Ask Master Gardener Volunteer JoAnn Green
Nothing brightens up the shady summer garden than the colorful caladium. Here in Wakulla County, the time to plant tubers is late March or early April. In a few months, you will be delighted to see the first leaves appearing and lasting through August. You might be able to still purchase caladium tubers in retail stores or local nurseries. If not available, there are dozens of online catalogs offering many varieties and foliage colors. Colors and combinations of colors range from white, to pink, rose, burgundy, chartreuse, and green.
A Bit About Caladiums
Caladiums were originally discovered in Brazil, along the Amazon basin. These plants do well in Florida’s warm, humid climate. While the literature states caladiums grow as perennials in Florida, here in north Florida, I found that the second year’s growth is not nearly as robust as in the first year. I consider caladiums as annual plants, and plant new tubers each spring.
There are as many different leaf types as there are colors of caladiums. Many people are familiar with the ‘elephant ear’ type leaves, but there are also fancy ruffled leaves, and long narrow leaves. They can be grown in pots or hanging baskets on your porch or patio, or in the landscape.
Several different varieties have been introduced recently that are sun tolerant.
Caladiums do best in part to deep shade, averaging 2-4 hours sunlight per day. Their showy leaves can brighten up the darkest corner of the garden! I particularly like caladiums with white leaves as the white really stands out and reflects any light, even light from the full moon!
The University of Florida developed cultivars that do well in sun, so you might want to check out various publications from their website: http://edis.ifas.ufl.edu/topic_caladiums Several cultivars for the sun that are described in their publications are ‘Cosmic Delight’, ‘Fiesta’, ‘Hearts Desire’, ‘Cherry Tart’, ‘Garden White’, ‘Sizzle’, and ‘Summer Rose’. If you do try one of these sun tolerant varieties, I recommend you plant in a spot where your caladiums have late afternoon shade and not plant where they receive full sun all day. I listed four Florida growers below. Each of their websites distinguish which tubers do well in shade, sun, or both.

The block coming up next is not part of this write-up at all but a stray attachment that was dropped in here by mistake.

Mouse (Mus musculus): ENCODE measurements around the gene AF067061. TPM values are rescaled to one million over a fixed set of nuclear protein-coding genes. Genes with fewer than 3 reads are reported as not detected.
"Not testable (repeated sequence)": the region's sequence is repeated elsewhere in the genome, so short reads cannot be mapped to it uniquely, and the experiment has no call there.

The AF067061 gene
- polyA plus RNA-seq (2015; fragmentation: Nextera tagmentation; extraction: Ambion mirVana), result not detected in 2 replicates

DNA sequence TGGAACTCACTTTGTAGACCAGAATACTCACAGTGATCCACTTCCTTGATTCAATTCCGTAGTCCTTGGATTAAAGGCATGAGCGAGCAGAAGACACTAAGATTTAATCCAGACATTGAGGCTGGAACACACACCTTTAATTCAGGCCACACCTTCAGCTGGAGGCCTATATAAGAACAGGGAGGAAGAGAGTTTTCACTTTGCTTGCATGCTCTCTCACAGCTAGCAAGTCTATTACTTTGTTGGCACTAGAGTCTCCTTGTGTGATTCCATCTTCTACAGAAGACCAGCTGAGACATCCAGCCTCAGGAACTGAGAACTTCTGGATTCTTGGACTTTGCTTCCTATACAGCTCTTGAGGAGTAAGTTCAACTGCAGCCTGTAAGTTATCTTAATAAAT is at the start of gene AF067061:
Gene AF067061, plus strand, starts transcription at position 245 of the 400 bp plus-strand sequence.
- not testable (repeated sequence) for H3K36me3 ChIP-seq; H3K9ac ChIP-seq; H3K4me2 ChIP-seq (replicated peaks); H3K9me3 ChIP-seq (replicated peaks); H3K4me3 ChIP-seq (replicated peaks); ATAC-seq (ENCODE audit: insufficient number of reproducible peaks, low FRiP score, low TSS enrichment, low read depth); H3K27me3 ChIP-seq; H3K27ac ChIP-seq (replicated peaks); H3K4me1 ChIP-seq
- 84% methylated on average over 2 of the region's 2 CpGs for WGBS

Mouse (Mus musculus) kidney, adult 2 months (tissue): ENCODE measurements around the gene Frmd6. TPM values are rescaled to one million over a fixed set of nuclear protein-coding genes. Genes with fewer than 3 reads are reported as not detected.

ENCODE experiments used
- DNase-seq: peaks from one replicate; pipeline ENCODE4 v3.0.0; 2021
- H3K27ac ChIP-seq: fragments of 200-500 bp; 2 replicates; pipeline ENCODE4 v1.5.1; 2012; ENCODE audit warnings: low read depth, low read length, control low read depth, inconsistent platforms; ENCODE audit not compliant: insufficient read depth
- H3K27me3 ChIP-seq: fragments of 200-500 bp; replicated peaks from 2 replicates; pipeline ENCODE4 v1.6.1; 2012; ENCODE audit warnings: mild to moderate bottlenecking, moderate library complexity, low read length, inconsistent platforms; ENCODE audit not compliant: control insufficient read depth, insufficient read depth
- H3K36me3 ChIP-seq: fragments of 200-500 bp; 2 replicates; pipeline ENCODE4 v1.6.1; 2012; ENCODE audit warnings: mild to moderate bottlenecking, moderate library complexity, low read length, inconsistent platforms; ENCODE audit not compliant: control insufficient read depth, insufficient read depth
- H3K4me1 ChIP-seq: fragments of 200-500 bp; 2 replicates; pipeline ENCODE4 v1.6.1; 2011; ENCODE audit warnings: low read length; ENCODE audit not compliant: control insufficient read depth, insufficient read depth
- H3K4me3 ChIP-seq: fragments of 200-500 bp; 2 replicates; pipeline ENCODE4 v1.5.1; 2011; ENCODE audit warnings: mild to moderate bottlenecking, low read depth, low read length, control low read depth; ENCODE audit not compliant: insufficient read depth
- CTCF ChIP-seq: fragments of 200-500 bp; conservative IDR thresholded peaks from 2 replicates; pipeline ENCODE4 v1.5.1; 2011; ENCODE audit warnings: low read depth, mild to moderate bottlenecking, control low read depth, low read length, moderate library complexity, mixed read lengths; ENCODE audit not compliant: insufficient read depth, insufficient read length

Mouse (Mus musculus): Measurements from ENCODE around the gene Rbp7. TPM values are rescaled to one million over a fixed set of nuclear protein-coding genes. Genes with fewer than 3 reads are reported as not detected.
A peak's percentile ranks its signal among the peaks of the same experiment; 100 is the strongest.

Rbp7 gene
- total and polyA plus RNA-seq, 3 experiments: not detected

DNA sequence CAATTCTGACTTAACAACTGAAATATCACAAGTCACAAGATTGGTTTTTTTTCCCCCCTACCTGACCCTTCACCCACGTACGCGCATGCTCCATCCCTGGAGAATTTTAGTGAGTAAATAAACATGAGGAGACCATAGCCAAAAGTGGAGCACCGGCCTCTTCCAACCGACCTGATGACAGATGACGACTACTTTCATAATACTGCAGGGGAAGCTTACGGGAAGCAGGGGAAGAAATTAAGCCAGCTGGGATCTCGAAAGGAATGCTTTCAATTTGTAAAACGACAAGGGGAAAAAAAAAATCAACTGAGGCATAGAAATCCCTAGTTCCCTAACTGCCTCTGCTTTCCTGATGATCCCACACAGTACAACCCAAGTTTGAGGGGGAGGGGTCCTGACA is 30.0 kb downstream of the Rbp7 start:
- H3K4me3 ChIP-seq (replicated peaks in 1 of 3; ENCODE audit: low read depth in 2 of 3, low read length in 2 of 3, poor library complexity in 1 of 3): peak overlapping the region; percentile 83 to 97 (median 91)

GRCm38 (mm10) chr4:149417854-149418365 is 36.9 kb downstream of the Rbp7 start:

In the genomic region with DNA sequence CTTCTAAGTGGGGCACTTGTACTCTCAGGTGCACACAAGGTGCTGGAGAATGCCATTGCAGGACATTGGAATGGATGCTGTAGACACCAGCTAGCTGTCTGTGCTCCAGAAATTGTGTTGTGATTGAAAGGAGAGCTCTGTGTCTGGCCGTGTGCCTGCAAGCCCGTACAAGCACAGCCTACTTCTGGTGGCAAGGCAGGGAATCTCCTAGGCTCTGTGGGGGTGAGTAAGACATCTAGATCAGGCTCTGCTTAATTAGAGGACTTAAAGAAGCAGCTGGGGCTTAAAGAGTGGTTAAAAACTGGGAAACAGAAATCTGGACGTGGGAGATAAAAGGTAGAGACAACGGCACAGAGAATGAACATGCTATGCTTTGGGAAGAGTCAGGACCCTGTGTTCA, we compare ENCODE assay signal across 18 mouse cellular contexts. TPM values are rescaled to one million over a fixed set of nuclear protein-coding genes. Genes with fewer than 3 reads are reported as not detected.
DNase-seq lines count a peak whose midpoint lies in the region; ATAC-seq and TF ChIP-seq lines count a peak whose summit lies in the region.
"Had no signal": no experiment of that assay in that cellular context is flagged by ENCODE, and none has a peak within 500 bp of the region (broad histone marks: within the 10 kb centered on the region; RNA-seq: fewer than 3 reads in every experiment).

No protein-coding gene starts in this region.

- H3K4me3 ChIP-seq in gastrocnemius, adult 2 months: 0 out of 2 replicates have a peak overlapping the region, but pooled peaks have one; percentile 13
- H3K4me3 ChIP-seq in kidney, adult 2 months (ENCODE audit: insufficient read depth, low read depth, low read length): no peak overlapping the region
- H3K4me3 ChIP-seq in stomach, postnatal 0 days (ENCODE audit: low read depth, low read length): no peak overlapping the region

Soil, Water, and Fertilizer Requirements
Caladiums do best in rich, well-drained soil. While our sandy soils allow for good drainage, I recommend you incorporate compost or topsoil into the bed when planting the tubers. The organic material will help retain moisture as these plants do need to be kept moist (not saturated). Make sure to irrigate plants if the soil becomes dry.
I plant my caladiums along the front sidewalk and have a soaker hose running the length of the bed. I plant them in a row in front of dark green cast iron plants. The white leaves are stunning in front of the dark backdrop. In times when we do not have rain for a few days, I will run the soaker hose for about 10 minutes to irrigate the plants. And if you purchase and plant caladiums in the sun, these may need more frequent irrigation.
Some Florida Caladium Growers I found on the internet are:
Florida Boys Caladiums, Lake Placid Florida: https://www.floridaboyscaladiums.com/thanks.asp
Caladiums Florida, Lake Placid: https://www.caladiumsflorida.com/index.html
Classic Caladiums, Avon Park, FL: https://www.classiccaladiums.com
Happiness Farms, Lake Placid: https://happinessfarms.com
When ordering from growers, be prepared to pay a little more for higher quality tubers than you might get at local box stores. I found that their prices coincide with what I would pay at one of the local nurseries. Plus, I found more of a selection online. I ordered some different bulbs to try in pots this summer. I am looking forward to see how they fit in with my standard white caladiums. I do hope you will give caladiums a try this season.
The University of Florida Gardening Solutions website has a short article about caladiums at: https://gardeningsolutions.ifas.ufl.edu/plants/ornamentals/caladiums.html
The Spruce has a little more information and detail in their article: https://www.thespruce.com/caladiums-tropical-perennials-1402836
If you have any questions or suggestions for future articles please email to email@example.com
|The Institute of Food and Agricultural Sciences (IFAS) is an Equal Opportunity Institution authorized to provide research, educational information, and other services only to individuals and institutions that function with non-discrimination with respect to race, creed, color, religion, age, disability, sex, sexual orientation, marital status, national origin, political opinions, or affiliations. U.S. Department of Agriculture, Cooperative Extension Service, University of Florida, IFAS, Florida A&M University Cooperative Extension Program, and Boards of County Commissioners Cooperating